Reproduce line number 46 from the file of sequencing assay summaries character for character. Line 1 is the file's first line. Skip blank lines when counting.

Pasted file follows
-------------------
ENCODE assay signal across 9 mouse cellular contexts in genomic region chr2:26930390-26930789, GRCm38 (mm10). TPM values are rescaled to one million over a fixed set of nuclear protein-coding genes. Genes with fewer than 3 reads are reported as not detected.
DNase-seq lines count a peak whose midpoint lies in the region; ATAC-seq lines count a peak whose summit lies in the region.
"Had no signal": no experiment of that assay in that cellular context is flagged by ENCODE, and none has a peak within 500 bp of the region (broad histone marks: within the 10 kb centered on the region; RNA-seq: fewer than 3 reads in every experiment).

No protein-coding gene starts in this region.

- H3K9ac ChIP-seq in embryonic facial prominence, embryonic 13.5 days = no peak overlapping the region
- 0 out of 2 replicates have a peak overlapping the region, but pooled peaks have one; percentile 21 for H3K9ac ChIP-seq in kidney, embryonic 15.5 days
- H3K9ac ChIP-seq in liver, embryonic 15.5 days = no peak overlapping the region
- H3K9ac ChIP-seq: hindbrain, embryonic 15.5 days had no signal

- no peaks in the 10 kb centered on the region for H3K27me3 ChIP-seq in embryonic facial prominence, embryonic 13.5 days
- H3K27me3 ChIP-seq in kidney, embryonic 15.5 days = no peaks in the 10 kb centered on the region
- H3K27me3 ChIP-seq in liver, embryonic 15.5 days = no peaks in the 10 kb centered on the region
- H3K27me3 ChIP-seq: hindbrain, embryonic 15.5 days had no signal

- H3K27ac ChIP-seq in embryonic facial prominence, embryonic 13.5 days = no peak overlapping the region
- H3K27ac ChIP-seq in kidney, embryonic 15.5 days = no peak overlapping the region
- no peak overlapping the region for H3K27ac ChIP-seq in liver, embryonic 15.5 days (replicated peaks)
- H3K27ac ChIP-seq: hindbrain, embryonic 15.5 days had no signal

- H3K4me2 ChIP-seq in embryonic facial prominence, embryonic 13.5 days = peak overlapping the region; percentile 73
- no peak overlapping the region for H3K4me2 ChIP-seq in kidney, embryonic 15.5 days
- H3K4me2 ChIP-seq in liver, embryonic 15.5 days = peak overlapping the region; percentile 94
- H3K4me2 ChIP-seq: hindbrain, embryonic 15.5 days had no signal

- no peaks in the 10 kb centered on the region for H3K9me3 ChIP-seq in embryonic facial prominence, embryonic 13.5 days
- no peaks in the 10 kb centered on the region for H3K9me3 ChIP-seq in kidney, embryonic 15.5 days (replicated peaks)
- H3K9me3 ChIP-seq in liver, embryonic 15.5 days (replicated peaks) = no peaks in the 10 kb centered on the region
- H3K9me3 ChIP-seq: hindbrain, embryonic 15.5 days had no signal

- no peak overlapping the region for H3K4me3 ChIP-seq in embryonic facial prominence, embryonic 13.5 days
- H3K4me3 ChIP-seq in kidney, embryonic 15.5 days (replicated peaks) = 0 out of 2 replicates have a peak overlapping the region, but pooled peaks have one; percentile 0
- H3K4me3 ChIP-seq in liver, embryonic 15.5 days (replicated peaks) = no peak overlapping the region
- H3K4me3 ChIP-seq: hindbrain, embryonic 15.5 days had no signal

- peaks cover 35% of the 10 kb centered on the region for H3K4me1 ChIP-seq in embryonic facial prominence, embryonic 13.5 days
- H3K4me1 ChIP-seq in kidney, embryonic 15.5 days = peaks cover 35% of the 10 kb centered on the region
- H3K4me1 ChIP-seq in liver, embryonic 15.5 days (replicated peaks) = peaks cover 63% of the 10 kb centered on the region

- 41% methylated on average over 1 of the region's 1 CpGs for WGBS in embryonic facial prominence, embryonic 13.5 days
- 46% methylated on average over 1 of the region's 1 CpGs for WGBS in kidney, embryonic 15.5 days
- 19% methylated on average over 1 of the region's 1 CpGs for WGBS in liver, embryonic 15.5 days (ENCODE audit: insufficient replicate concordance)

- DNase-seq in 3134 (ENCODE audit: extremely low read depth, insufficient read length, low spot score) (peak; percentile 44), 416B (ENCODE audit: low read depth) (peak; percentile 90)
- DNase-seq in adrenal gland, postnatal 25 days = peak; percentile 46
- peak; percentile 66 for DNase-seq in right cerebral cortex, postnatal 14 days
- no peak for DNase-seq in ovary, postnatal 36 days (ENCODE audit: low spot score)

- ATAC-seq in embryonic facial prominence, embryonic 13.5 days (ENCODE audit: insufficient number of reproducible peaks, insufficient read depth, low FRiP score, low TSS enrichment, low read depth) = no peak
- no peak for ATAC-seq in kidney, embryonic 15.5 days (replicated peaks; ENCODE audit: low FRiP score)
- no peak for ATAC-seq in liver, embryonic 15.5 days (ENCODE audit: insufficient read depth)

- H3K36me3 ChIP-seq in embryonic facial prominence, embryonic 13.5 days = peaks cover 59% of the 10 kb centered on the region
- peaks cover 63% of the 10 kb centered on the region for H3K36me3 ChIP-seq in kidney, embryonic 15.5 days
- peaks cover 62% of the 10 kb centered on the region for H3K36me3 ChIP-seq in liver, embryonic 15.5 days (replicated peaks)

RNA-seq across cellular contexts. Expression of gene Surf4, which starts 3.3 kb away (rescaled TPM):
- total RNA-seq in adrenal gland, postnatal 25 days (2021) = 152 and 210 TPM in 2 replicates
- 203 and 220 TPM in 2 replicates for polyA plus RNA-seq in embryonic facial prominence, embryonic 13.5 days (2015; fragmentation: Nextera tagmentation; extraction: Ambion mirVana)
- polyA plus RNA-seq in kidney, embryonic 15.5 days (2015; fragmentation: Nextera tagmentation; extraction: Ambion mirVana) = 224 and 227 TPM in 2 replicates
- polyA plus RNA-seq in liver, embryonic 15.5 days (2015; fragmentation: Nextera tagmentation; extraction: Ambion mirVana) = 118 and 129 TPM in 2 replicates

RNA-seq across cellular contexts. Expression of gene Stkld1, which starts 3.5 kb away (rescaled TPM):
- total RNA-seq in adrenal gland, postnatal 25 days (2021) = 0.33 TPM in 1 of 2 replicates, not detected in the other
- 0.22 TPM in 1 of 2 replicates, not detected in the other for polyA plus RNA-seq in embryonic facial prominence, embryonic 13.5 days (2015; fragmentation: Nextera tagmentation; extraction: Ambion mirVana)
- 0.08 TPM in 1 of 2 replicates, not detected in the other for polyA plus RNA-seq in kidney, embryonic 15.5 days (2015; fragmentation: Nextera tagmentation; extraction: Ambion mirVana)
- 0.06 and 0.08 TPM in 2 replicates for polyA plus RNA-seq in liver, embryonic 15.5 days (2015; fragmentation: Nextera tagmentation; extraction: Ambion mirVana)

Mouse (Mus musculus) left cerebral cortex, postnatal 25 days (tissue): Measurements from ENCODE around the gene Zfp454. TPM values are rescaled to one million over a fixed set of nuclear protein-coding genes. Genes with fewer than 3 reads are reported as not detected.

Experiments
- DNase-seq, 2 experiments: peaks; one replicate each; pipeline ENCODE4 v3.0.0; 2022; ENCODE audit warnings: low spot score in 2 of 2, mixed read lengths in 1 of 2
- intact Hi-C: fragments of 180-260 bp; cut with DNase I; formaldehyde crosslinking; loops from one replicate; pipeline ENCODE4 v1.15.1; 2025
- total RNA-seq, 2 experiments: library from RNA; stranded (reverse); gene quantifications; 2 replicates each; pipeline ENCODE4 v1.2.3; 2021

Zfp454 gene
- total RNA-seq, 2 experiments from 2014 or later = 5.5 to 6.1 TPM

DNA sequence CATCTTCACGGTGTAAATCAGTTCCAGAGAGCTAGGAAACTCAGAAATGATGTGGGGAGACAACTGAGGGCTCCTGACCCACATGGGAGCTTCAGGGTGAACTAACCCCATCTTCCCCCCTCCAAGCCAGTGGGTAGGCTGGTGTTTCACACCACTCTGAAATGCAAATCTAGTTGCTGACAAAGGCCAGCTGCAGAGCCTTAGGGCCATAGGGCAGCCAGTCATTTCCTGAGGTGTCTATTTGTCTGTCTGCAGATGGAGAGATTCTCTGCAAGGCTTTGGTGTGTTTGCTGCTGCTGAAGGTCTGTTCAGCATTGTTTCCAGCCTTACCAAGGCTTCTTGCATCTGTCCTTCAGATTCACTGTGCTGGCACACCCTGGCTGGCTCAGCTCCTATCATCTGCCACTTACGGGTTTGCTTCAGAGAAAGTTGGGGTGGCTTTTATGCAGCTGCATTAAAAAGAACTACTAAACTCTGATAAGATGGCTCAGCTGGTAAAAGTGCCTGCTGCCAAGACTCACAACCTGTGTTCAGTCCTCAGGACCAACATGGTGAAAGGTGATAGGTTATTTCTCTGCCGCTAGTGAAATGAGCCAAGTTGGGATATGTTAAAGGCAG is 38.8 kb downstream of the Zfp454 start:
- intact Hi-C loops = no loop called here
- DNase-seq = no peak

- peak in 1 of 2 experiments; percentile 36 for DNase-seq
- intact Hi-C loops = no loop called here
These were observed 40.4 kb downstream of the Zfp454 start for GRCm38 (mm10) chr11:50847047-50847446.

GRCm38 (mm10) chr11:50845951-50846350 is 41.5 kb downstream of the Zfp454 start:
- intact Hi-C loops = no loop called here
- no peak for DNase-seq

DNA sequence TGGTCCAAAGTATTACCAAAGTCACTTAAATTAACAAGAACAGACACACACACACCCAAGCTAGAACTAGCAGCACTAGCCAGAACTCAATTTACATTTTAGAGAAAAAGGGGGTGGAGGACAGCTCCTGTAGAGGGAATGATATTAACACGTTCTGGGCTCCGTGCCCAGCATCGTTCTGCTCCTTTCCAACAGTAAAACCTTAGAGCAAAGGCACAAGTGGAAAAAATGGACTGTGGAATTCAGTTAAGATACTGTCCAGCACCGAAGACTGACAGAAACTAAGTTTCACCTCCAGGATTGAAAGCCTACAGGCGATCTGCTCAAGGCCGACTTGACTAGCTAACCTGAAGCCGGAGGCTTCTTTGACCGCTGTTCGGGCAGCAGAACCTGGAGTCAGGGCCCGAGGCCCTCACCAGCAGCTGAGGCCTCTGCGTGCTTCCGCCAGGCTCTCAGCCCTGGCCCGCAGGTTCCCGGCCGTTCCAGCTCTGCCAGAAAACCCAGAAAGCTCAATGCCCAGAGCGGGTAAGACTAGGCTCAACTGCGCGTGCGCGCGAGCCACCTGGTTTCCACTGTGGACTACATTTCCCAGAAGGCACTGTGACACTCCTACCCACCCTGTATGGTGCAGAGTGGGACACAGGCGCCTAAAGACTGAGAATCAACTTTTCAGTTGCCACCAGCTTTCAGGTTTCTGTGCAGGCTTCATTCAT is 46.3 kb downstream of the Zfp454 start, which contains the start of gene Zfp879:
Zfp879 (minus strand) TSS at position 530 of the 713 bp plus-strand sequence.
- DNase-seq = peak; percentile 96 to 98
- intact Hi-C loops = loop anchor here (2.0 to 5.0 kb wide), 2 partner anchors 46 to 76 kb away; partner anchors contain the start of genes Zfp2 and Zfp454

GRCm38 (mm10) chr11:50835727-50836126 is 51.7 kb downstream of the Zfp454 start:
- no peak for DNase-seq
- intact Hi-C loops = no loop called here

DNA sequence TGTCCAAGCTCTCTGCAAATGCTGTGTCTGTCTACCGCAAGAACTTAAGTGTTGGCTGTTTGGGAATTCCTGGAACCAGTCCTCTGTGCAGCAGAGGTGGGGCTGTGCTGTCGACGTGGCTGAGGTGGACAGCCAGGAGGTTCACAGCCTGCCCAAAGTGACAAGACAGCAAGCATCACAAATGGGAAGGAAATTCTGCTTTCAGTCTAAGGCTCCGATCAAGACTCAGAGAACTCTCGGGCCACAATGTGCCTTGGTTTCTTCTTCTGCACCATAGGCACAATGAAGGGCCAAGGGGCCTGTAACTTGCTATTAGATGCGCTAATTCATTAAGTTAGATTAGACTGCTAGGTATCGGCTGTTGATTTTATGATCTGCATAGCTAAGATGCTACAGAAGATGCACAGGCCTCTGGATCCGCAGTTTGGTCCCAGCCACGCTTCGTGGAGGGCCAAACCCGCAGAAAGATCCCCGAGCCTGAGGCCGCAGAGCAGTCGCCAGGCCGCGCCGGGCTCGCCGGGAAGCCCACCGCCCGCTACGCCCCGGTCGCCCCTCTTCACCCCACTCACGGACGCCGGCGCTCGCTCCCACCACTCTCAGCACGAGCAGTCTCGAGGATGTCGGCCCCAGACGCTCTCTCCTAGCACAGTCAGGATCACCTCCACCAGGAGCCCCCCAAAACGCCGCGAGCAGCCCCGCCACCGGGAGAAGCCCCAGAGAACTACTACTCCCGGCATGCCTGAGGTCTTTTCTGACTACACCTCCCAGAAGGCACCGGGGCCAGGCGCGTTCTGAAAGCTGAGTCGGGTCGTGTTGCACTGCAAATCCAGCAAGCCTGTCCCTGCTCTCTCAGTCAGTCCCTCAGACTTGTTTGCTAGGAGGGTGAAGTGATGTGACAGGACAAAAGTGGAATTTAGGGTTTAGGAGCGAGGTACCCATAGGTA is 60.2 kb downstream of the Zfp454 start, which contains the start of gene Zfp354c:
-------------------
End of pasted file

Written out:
- total RNA-seq in adrenal gland, postnatal 25 days (2021) = 152 and 210 TPM in 2 replicates